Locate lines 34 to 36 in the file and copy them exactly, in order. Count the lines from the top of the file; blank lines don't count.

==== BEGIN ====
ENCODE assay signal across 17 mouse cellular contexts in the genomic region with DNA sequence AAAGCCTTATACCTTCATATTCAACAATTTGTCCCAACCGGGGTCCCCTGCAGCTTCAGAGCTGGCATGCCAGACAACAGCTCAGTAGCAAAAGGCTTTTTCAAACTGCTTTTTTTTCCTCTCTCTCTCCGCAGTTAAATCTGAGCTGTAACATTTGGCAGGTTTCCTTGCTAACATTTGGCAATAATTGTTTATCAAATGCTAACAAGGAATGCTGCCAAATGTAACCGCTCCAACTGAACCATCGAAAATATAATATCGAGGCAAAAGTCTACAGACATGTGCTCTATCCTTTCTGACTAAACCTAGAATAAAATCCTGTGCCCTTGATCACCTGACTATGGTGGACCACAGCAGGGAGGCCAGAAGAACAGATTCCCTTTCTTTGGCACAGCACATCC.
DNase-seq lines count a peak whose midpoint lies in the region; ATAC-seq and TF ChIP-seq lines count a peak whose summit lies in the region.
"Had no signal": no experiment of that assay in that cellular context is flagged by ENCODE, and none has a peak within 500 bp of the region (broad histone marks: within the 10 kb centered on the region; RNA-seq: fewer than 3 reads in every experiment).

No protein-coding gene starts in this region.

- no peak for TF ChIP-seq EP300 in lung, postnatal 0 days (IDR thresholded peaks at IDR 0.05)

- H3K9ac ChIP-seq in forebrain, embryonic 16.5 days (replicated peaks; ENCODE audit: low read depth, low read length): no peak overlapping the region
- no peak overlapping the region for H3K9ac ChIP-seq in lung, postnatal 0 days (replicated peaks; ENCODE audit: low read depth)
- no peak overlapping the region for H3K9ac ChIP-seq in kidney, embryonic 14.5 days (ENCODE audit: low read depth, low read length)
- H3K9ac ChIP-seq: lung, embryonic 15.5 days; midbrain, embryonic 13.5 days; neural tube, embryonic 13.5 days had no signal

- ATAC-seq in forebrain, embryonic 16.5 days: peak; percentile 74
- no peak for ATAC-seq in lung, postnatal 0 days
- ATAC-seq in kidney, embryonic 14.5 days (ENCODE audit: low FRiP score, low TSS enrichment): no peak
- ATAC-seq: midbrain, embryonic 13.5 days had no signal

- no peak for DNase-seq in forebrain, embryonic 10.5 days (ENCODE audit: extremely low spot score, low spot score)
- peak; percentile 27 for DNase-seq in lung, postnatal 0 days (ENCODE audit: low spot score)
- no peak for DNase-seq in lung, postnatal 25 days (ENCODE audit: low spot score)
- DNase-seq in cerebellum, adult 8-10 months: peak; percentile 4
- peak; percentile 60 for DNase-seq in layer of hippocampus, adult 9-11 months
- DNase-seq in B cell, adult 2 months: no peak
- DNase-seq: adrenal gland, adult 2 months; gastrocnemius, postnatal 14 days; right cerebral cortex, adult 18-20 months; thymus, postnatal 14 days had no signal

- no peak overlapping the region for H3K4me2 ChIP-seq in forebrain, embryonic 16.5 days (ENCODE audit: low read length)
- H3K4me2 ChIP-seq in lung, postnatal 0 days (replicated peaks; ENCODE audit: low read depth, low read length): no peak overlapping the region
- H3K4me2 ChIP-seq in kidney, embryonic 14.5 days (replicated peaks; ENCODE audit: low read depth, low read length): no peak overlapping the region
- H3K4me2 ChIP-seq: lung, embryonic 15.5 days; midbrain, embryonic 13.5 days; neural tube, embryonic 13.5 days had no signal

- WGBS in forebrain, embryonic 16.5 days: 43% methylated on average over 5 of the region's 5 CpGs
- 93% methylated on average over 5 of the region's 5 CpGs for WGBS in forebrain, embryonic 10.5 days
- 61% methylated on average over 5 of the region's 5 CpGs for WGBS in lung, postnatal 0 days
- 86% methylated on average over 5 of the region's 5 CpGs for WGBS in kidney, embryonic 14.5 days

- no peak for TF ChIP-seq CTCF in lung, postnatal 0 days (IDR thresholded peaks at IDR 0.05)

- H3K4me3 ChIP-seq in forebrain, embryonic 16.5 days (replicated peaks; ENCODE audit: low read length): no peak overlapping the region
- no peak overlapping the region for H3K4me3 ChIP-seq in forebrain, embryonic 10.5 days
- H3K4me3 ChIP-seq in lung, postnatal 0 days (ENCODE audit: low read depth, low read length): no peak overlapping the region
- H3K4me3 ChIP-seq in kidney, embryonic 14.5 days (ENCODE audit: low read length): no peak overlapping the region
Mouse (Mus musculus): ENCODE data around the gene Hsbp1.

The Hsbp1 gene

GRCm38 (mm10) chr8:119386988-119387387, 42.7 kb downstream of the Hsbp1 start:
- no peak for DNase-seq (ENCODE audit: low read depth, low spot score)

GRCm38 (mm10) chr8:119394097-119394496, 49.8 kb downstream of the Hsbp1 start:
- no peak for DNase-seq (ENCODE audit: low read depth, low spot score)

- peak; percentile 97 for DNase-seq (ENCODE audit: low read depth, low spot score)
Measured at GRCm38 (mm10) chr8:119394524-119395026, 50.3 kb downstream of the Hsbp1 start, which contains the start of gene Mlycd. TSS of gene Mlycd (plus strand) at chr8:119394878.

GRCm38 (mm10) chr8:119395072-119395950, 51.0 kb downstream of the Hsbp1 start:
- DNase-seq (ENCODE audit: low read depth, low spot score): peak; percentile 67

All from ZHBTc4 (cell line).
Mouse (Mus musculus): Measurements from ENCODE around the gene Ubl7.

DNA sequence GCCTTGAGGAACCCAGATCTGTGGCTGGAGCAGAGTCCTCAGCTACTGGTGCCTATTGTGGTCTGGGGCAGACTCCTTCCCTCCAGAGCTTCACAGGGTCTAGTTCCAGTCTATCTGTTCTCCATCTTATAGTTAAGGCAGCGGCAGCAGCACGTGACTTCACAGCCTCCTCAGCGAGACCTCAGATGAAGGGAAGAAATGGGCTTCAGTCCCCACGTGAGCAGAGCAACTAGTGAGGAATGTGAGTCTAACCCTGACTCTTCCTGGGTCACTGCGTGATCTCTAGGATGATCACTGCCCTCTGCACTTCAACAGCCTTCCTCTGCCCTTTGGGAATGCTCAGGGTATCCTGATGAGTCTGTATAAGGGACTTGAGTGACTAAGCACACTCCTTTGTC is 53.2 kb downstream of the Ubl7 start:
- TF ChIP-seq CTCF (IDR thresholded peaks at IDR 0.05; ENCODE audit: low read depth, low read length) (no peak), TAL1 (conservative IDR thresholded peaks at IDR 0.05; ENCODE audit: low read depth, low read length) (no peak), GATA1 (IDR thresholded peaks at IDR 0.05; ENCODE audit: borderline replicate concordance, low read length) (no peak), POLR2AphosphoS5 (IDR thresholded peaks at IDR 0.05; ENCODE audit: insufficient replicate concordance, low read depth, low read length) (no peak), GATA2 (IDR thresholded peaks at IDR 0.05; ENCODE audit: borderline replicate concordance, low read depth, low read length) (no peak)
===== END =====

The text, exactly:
Mouse (Mus musculus): ENCODE data around the gene Hsbp1.

The Hsbp1 gene

GRCm38 (mm10) chr8:119386988-119387387, 42.7 kb downstream of the Hsbp1 start: